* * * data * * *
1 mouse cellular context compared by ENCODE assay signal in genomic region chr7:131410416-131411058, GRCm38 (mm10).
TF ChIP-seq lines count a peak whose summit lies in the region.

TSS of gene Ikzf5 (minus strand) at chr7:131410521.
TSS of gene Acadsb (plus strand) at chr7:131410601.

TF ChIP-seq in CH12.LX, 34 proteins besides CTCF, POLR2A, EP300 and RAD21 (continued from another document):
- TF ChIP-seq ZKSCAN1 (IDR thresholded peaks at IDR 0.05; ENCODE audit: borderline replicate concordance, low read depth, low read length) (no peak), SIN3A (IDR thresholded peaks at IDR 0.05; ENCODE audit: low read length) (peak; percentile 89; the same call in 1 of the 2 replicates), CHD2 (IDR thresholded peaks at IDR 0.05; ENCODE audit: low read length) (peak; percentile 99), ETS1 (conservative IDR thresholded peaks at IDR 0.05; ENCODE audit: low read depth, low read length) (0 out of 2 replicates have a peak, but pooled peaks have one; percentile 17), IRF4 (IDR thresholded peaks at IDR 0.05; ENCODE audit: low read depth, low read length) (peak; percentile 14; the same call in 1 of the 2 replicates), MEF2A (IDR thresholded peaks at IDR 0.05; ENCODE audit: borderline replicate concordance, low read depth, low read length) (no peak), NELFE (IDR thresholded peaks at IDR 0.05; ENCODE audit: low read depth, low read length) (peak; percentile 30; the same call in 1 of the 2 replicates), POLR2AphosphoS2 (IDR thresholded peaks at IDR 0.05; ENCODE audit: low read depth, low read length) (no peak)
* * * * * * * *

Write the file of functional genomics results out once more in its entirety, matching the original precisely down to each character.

1 mouse cellular context compared by ENCODE assay signal in genomic region chr7:131410416-131411058, GRCm38 (mm10).
TF ChIP-seq lines count a peak whose summit lies in the region.

TSS of gene Ikzf5 (minus strand) at chr7:131410521.
TSS of gene Acadsb (plus strand) at chr7:131410601.

TF ChIP-seq in CH12.LX, 34 proteins besides CTCF, POLR2A, EP300 and RAD21 (continued from another document):
- TF ChIP-seq ZKSCAN1 (IDR thresholded peaks at IDR 0.05; ENCODE audit: borderline replicate concordance, low read depth, low read length) (no peak), SIN3A (IDR thresholded peaks at IDR 0.05; ENCODE audit: low read length) (peak; percentile 89; the same call in 1 of the 2 replicates), CHD2 (IDR thresholded peaks at IDR 0.05; ENCODE audit: low read length) (peak; percentile 99), ETS1 (conservative IDR thresholded peaks at IDR 0.05; ENCODE audit: low read depth, low read length) (0 out of 2 replicates have a peak, but pooled peaks have one; percentile 17), IRF4 (IDR thresholded peaks at IDR 0.05; ENCODE audit: low read depth, low read length) (peak; percentile 14; the same call in 1 of the 2 replicates), MEF2A (IDR thresholded peaks at IDR 0.05; ENCODE audit: borderline replicate concordance, low read depth, low read length) (no peak), NELFE (IDR thresholded peaks at IDR 0.05; ENCODE audit: low read depth, low read length) (peak; percentile 30; the same call in 1 of the 2 replicates), POLR2AphosphoS2 (IDR thresholded peaks at IDR 0.05; ENCODE audit: low read depth, low read length) (no peak)